Accepted Paper:

Redefining standards: how Insurance (re)makes claim-types according to "day-to-day catastrophes"?  

Author:

Marie-Laure Cuisance (LESC (Nanterre))

Paper short abstract:

We are going to explore how claim, a standard produced by insurance, become effective during day-to-day negotiations between claims agents and customers, how the claims management process automation serves to reinforce the standard, and what are the consequences on risk perceive and insurance role.

Paper long abstract:

My current research, based on 2 years of fieldwork in a claims management department, bears on how the world's leading insurance groups represents its relationship with its French customers and how it organizes the latter when presented with their loss.

At this very moment, any loss or accident that is recognized by insurance as a type will become a claim, that is an event for which the insured party can seek compensation.

The aim of my talk is to explore how claim categories produced by actuaries become effective once the given loss or accident occurs and how the automation of the claims management process, to improve efficiency, serves to reinforce the pre-identified standard too.

We are going to shed light on a somewhat contradictory approach of the interaction between insured parties and claims agents: on the one hand, the unexpected and singular nature of "day-to-day catastrophes" and on the other hand, the sifting of information to identify one of the claim types and to set into motion its corresponding set process.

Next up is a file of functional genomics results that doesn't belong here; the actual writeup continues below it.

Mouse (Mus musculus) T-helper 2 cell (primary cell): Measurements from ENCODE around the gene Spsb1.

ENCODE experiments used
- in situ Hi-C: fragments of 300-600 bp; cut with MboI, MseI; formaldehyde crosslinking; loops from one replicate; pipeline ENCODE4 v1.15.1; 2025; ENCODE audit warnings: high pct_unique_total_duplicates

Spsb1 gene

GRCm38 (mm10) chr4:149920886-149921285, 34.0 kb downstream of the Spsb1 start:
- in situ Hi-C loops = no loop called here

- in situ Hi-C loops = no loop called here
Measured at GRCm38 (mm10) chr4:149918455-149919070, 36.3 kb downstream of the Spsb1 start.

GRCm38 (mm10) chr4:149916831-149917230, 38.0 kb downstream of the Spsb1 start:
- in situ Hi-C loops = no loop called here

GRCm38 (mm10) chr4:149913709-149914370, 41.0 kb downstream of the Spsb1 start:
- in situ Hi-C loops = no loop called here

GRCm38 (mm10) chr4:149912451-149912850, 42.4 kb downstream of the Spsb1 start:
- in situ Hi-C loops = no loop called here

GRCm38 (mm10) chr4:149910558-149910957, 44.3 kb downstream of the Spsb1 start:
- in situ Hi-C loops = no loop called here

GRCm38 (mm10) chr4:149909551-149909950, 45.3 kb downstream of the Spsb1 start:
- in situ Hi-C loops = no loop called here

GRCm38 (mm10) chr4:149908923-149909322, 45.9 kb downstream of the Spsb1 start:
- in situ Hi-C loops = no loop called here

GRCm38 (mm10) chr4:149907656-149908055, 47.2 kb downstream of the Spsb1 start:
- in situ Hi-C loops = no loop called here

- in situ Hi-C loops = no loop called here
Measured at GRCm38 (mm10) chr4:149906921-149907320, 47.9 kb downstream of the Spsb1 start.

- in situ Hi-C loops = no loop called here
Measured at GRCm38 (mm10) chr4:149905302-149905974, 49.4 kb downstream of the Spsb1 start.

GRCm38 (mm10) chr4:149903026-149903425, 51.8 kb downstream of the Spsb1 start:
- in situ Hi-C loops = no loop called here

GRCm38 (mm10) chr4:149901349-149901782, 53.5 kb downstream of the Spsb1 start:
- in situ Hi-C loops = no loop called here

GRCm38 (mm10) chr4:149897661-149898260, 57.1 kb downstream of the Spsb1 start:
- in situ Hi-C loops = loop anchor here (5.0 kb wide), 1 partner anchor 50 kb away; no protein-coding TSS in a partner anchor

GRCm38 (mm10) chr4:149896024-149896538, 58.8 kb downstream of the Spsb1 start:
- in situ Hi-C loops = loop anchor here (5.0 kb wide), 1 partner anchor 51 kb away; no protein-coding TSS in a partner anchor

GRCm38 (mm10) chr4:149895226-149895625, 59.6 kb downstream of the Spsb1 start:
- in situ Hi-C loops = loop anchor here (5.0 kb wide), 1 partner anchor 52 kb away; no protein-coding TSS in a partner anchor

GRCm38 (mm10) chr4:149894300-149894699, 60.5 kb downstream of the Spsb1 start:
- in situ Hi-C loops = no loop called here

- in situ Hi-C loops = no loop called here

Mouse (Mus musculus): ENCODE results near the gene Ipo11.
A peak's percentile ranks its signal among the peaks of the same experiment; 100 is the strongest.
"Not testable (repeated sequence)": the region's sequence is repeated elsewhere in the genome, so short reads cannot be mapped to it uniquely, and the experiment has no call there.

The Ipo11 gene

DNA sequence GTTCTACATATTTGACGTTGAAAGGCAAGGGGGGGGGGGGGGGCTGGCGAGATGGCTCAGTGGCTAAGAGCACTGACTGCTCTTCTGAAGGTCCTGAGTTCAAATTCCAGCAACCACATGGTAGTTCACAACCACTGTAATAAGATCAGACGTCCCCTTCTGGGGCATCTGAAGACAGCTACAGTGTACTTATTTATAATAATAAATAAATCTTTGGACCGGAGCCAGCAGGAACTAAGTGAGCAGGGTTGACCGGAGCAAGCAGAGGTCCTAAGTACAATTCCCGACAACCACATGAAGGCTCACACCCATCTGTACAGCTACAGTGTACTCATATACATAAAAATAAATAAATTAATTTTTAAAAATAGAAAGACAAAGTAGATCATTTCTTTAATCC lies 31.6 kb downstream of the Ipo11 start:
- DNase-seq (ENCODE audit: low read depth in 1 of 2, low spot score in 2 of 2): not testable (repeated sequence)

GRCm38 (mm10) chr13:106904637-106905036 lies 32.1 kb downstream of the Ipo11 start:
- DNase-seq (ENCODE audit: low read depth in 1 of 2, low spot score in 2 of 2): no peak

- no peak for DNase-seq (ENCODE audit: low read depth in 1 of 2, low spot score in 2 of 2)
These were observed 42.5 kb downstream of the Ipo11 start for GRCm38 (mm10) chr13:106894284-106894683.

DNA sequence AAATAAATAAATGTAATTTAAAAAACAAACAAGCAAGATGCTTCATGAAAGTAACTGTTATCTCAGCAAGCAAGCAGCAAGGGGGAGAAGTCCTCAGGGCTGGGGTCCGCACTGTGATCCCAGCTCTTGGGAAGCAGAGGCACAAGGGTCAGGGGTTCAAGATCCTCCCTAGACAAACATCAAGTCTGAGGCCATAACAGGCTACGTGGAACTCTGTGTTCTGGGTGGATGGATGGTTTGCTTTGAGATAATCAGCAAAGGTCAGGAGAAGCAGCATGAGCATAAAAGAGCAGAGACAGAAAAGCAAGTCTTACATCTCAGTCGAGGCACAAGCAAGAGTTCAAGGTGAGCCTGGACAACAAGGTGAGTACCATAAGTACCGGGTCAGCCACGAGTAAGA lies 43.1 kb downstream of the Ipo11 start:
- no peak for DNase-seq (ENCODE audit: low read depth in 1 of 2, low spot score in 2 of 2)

By using the example of a claims management software re-engineering project, we are going to delve into how the claim notion has been completely re-examined and rethought at the head-office by some experts during the assessment phase and how the new categories have subsequently been frozen in computer codes. We are going to analyze the consequences of this IT system on agents cognitive work, on risk perceive, and on day-to-day negotiations between claims agents and insured parties.

Panel IW002
Standards and the quest for technocratic certainty